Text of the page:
Konrad, how thoroughly have you studied the mythological god Pluto, and the role of Pluto in hundreds of charts? It seems as though you dismissed it out-of-hand through a prejudice against modern western astrology.

The main point I would make about Pluto in aspect to the sun in a natal chart, for example, is that inter-personal power relations are probably a big theme in the person's life. I can go into more detail by the individual aspects, but I don't think you will find this in the mythology of Pluto/Hades. By the same token, transiting Pluto square sun may be a time when the person withdraws from society, metaphorically going "underground" for a while.


Quote:
I think in your answer here lies the issue of our divide. I never meant the Greek notion of atoms or the theories of the Sun, but that the ancient peoples (and I am not limiting myself to only the Hellenistic people with this comment) were aware that the world experienced through the senses was not the true, or even the only, world. It is this experience of the world that is important for our purposes, its appearance to our senses is said to show what will happen within the sensory world. This wasn't just limited to astrology, but there was all sorts of divination which sought signs from a being or collection of beings existing independently of the physical world within the physical world.
Well, this is great. But it doesn't support "naked eye" astrology.

Quote:
With sight being the only sense with which to experience the sky, the practice of astrology hinges upon light and what we can see coupled with purely mathematical and rational concepts such as the method of dividing up the sky into sections and so on. A telescope doesn't change the fact that these bodies are not visible to our naked eyes. If we take that one step further, we can argue that they are then not relevant to our experience of the physical world.
Sight is not the only sense with which to experience the sky. Surely you are aware if it rains or snows through your sense of touch! The Greeks combined meteorology with astrology: see Ptolemy's Tetrabiblos for example. The relationship between moon phases and tides was well known. You know the expression "lunacy."

Your mistrust of telescopes, however, really doesn't hold up. Ancient and medieval astrologers used quadrants, astrolabes, sundials, water clocks, the antikythera mechanism, perapegmata, and armillary spheres. They didn't restrict themselves to their eyeballs. In fact, as soon as reliable ephemerides became available in ancient times, they used them instead of star-gazing to note planetary positions.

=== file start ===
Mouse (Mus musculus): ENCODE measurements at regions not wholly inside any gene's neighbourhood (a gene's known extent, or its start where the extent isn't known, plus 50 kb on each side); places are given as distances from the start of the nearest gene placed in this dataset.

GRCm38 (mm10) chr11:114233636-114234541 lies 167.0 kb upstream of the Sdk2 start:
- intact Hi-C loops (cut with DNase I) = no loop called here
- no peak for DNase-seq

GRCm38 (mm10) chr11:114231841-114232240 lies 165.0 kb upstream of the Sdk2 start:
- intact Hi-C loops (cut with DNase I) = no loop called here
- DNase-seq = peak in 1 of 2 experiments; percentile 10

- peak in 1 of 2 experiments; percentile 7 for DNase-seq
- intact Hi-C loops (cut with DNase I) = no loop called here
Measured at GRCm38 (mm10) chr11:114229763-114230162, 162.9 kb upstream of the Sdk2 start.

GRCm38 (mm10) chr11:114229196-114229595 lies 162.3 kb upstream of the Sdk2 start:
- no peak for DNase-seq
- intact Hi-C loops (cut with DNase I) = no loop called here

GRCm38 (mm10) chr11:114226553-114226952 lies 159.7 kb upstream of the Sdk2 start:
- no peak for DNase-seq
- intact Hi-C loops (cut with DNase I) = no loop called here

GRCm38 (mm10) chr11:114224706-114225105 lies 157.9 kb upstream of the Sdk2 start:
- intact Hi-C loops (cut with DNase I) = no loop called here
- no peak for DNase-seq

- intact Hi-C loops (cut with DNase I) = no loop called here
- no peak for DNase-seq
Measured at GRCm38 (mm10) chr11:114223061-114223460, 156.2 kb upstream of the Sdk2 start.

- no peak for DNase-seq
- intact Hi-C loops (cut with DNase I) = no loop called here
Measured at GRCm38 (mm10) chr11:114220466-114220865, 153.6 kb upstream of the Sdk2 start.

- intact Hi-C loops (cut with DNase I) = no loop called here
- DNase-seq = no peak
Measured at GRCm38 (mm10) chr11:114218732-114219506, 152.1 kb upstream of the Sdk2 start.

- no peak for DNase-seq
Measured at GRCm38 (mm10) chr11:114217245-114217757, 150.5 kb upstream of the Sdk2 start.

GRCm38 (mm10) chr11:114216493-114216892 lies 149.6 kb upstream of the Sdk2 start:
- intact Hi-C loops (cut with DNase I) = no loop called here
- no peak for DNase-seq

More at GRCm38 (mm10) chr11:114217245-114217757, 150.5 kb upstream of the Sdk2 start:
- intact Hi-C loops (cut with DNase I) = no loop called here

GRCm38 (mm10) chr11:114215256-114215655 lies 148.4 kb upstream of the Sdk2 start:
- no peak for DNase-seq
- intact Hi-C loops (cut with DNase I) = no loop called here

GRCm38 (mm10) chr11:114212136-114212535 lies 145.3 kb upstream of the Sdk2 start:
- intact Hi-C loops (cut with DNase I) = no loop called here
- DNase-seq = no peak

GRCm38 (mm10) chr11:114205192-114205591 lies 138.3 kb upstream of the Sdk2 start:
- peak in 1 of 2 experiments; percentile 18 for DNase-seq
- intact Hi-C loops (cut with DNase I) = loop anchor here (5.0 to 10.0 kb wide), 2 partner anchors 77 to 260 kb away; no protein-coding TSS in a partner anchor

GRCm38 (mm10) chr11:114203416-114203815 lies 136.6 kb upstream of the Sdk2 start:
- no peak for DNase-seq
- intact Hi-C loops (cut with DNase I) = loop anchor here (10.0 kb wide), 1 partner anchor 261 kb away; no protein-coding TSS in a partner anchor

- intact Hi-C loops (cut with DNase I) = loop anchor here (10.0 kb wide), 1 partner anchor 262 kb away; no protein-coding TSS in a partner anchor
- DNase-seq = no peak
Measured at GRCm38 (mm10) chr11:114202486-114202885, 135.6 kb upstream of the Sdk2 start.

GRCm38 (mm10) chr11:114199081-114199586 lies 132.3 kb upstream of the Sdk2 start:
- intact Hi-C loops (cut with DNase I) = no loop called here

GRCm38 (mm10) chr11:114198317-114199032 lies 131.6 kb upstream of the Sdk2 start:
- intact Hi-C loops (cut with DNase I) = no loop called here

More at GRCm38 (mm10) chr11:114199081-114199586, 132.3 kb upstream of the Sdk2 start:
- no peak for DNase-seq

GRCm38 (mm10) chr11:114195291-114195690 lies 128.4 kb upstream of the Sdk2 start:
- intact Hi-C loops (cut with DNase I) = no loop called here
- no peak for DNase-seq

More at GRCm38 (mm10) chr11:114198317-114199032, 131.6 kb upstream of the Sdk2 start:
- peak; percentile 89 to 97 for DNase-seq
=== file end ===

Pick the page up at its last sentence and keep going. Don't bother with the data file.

They would have had to rely on ephemerides in northern Europe, frankly, because the sky is overcast so much of the tme.

I'll say here in a note I posted to Dirius that wiped out, that the modern outers do cast visible light. Of course they do. They reflect the light of the sun just like the traditional planets do. In fact, on a good night with some homework under your belt, you can see Uranus with the naked eye. If you have a reasonably beefy telescope at home with a camera designed for night sky photos (advertised in amateur astronomy magazines) you can see Pluto.

This isn't about the Hubble telescope. Many of the asteroids were discovered in the 19th century, when telescopes were primitive by modern standards. Galileo discovered the moons of Jupiter in the early 17th century.

Dirius: it isn't about traditional planets' orbs, either. Whatever "disk" of light is cast by Saturn in the night sky, it is far less than the degrees given to Saturn's orb in traditional astrology. (5 degrees is about 3 finger-widths from a fixed point in the sky.) The orb actually cast by the moon in the sky (vs. the one in your astrology book) varies significantly depending upon its phase, position, and atmospheric conditions. (Just now I see a first quarter crescent moon in the West, with a bright but narrow halo.)

Moreover, the midpoint and ascendant cast no orb. House cusps cast no light. We use them extensively, however. So naked eye visibility is hardly a criterion of the importance of a point in a horoscope.

In modern western astrology, moreover, orbs are not based on the visible light cast by planets (which is mighty small) but on their observed effect in human lives. And then it's not so simple. Two planets out-of-orb for a conjunction, for example, might operate in synch if they are parallel or have a third planet at their midpoint.